A Departmental Action Team (DAT) is a new type of departmentally-based working group that aims to sustainably improve undergraduate education across the CU and CSU campuses while simultaneously developing the DAT participants’ capacity to lead future change. DAT participants identify an educational issue of broad-scale importance in their department, with the aim of making sustainable changes through the creation of new structures or processes to address educational needs on an ongoing basis and through shifting departmental culture with respect to teaching.  DATs are externally facilitated by members of our project team. The facilitators support the participants both in implementing the DAT activities and and by helping DAT members develop skills that will help them successfully lead other change efforts without the support of our team.

For more information, check out the sections below or view our DAT 1-Page Project Overview.

DATs address a persistent challenge in educational reform: despite significant investments of time and resources, educational “problems” rarely “stay solved” on their own. This can be true for a number of reasons: a reform tied to a particular person is likely to decay in the absence of that person, a reform that is at odds with the dominant culture is likely to be resisted, a reform that cannot adapt to changing circumstances runs the risk of becoming obsolete or turning into a new problem itself. Moreover, typical approaches to supporting change in departments have focused on working with individual faculty members and/or courses, without regard to the departmental context in which these people and courses are embedded.

The DAT model is rooted in the idea that the locus of change in academia is the department, rather than the individual, and that changes must attend to issues such as sustainability, culture, and continuous improvement from the outset. Thus, rather than simply “solving a problem,” a DAT aims to create new structures and processes in a department so that positive changes do not atrophy over time and so that it will be easier for the department to make further improvements down the road. Additionally, DATs think explicitly about departmental culture when planning and implementing their changes. In fact, part of the DAT’s work may involve facilitating a cultural shift within the department to support the achievement of the goals that motivated the creation of the DAT in the first place.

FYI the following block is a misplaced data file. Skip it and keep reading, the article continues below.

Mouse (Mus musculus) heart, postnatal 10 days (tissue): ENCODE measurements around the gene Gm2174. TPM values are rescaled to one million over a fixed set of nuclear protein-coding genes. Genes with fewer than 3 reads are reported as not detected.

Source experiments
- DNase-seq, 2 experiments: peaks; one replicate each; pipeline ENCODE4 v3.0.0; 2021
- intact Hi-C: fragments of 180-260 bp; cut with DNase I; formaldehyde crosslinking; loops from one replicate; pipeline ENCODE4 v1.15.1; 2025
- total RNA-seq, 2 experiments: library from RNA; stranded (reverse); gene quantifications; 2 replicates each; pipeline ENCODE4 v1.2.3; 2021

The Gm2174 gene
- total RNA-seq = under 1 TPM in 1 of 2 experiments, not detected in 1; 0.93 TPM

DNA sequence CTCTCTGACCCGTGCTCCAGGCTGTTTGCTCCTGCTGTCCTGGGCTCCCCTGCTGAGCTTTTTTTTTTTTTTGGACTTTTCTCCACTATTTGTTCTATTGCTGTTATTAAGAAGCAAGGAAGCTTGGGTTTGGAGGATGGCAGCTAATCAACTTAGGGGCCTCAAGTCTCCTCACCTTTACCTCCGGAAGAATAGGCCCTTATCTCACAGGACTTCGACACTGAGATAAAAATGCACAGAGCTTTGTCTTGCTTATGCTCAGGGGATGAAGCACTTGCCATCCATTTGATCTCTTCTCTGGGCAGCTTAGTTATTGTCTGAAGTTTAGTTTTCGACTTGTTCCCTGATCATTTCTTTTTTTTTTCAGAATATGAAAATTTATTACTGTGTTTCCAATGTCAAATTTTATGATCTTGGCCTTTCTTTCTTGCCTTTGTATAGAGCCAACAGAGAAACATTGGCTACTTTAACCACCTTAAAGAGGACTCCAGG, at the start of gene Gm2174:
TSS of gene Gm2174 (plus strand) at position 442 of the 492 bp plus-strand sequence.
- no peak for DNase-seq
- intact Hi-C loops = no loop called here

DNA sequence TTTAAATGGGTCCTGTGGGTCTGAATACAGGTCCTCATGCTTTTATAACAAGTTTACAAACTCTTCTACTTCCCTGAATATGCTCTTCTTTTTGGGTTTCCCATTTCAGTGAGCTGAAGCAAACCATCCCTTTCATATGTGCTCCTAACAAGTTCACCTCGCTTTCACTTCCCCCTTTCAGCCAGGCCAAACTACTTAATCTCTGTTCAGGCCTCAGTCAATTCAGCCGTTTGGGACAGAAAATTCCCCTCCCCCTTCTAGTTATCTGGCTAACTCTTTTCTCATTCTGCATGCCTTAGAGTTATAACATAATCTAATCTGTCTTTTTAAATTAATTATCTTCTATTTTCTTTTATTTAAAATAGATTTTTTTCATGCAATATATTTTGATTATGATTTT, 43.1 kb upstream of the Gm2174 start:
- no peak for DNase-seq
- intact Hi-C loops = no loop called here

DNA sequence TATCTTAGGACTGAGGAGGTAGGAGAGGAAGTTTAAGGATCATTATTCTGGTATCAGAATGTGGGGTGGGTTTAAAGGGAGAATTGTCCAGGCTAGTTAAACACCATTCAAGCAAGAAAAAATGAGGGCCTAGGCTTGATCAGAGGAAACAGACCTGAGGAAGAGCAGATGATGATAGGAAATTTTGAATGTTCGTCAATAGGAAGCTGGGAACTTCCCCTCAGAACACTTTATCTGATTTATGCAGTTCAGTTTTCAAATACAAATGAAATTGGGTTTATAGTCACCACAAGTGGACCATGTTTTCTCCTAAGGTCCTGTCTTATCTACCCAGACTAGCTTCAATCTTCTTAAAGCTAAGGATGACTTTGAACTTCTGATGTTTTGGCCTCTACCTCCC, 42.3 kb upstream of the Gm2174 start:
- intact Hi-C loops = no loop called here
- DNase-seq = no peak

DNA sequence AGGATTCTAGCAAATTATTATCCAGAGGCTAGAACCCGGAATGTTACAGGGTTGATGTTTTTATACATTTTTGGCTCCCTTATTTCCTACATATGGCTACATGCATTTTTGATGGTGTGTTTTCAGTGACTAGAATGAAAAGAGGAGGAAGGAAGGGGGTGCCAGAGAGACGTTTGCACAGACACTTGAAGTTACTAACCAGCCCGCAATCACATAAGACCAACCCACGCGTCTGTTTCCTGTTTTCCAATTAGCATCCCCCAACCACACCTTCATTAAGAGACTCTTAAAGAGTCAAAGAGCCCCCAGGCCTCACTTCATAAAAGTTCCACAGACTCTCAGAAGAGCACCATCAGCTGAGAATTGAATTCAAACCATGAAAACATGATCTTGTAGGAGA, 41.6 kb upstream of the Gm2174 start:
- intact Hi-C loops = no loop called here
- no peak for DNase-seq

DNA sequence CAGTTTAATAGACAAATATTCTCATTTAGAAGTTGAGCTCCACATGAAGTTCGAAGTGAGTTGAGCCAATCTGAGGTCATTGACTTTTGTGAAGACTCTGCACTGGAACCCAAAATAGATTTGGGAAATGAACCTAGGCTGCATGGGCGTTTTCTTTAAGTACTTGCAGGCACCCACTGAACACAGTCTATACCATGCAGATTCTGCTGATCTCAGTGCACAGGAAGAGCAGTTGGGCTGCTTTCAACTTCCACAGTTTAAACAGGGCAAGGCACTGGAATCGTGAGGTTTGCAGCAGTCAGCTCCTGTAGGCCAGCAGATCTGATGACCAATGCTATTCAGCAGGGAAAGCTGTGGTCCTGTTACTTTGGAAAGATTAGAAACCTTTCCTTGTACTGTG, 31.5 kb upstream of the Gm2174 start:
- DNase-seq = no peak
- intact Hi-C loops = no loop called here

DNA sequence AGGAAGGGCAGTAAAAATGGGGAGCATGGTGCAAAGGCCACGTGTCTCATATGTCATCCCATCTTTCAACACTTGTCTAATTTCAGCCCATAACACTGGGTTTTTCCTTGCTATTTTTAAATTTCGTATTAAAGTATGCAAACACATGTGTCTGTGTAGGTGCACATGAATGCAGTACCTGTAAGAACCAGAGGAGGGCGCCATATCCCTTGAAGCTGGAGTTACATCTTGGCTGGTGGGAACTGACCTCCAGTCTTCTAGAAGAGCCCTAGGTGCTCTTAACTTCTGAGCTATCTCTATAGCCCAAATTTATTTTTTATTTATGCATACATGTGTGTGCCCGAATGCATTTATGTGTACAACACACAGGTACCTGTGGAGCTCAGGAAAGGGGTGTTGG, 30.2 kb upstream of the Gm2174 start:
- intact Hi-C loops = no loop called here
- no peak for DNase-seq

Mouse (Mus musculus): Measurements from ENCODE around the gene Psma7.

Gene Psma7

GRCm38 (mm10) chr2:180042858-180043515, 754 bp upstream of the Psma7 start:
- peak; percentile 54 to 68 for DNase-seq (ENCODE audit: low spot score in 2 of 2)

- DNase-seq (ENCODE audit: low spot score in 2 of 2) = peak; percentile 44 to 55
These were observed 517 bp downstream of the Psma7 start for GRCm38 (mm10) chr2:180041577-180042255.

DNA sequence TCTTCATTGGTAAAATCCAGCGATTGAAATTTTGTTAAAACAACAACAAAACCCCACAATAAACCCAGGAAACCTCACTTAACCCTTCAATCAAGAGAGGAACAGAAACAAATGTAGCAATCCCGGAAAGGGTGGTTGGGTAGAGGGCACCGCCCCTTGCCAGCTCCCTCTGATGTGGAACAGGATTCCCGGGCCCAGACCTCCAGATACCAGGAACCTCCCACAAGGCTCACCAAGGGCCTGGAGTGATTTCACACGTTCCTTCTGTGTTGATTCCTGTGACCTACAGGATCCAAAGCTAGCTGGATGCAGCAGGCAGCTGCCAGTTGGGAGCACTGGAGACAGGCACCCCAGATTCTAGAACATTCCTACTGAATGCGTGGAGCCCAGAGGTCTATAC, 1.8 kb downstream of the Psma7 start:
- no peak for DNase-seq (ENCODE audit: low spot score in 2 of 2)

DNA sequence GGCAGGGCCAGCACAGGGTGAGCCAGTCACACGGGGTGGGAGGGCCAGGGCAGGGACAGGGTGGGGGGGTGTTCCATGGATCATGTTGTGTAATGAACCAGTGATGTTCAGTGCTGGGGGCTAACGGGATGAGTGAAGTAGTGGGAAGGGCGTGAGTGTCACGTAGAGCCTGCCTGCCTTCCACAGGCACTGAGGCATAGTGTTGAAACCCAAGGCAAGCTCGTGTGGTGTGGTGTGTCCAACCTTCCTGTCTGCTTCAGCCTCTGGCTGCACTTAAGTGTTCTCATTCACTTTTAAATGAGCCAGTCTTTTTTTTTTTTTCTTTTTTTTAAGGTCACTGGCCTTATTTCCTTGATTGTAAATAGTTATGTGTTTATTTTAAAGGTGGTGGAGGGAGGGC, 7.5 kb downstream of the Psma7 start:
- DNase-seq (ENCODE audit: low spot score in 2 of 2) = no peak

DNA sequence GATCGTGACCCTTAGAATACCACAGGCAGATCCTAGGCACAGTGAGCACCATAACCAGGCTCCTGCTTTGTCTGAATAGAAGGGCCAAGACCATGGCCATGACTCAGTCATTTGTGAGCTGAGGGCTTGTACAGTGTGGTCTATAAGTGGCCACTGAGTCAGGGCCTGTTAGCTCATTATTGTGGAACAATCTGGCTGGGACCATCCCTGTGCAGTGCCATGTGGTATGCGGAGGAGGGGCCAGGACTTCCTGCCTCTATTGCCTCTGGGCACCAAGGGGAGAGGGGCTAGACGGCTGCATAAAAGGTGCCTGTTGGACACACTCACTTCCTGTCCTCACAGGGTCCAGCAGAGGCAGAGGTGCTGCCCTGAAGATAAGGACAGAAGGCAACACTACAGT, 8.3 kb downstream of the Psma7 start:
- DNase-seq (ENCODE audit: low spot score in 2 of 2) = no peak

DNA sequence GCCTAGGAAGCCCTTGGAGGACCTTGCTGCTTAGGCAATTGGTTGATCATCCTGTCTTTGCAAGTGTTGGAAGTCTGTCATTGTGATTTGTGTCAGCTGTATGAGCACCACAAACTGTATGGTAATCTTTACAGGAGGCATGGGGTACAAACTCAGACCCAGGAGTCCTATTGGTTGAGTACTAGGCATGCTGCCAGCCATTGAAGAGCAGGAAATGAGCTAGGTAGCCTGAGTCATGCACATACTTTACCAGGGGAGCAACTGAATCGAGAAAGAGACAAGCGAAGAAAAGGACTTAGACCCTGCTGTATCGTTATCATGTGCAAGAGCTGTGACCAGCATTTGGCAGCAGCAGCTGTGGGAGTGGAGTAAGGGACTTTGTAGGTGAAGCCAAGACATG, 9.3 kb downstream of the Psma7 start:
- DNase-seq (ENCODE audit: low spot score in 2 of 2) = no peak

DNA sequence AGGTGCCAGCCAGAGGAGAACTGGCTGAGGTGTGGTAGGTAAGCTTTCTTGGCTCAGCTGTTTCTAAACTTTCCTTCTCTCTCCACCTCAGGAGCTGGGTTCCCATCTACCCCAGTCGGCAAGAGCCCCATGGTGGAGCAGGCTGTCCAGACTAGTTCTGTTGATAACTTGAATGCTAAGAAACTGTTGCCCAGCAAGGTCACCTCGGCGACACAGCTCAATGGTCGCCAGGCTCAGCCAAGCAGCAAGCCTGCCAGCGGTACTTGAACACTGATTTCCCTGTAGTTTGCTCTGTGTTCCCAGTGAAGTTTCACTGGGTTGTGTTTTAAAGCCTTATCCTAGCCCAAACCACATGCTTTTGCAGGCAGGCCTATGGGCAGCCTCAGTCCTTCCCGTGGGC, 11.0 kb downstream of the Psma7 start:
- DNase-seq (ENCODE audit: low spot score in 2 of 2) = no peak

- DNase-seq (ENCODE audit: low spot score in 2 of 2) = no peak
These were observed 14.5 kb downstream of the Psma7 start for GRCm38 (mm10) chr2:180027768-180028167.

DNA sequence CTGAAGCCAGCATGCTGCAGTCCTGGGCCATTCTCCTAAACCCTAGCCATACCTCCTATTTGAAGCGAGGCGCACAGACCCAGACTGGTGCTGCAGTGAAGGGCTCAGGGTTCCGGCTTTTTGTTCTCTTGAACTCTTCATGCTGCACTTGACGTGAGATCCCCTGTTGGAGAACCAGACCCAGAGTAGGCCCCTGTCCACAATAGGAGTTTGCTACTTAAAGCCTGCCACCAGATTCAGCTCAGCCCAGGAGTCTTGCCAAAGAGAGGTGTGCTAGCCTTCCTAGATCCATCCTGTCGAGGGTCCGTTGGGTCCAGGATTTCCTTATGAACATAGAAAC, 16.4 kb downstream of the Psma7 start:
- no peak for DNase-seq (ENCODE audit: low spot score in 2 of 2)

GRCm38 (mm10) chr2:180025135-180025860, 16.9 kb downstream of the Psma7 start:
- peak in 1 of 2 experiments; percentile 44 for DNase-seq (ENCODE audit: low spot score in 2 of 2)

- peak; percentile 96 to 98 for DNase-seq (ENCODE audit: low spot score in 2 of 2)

These are ambitious goals, but our team’s work is supported by an in-depth study of the literature on organizational change, which has a long history of understanding and supporting change in mostly business settings. Part of our research is adapting the lessons from this body of literature to the context of higher education.

A DAT consists of a self-selected group of about 4 to 8 faculty members, students, and/or staff, ideally representing various constituencies within the department (e.g., both tenure-track and non-tenure-track faculty, both undergraduate and graduate students). The focus of the DAT is typically chosen by participants after the DATs formation, based on their own shared interests and their understanding of the needs of their department. Thus, DAT participants should have agency over both their participation in the DAT and the work that the DAT engages in.

Participants meet regularly for sixty to ninety minutes every two weeks for two or more semesters. Between meetings, participants assign their own “homework,” determining what needs to be done and how much time they will commit to it. Participants also decide whether or not they would like to schedule additional meetings during particularly critical periods of the DAT’s work.

DAT participation is incentivized in various ways.  For faculty and staff, department chairs typically agree to count participation in the DAT towards service credit for faculty and as part of performance reviews for staff.  Additionally, our grant provides funding for stipends for students participating in the DAT and snacks for everyone at DAT meetings.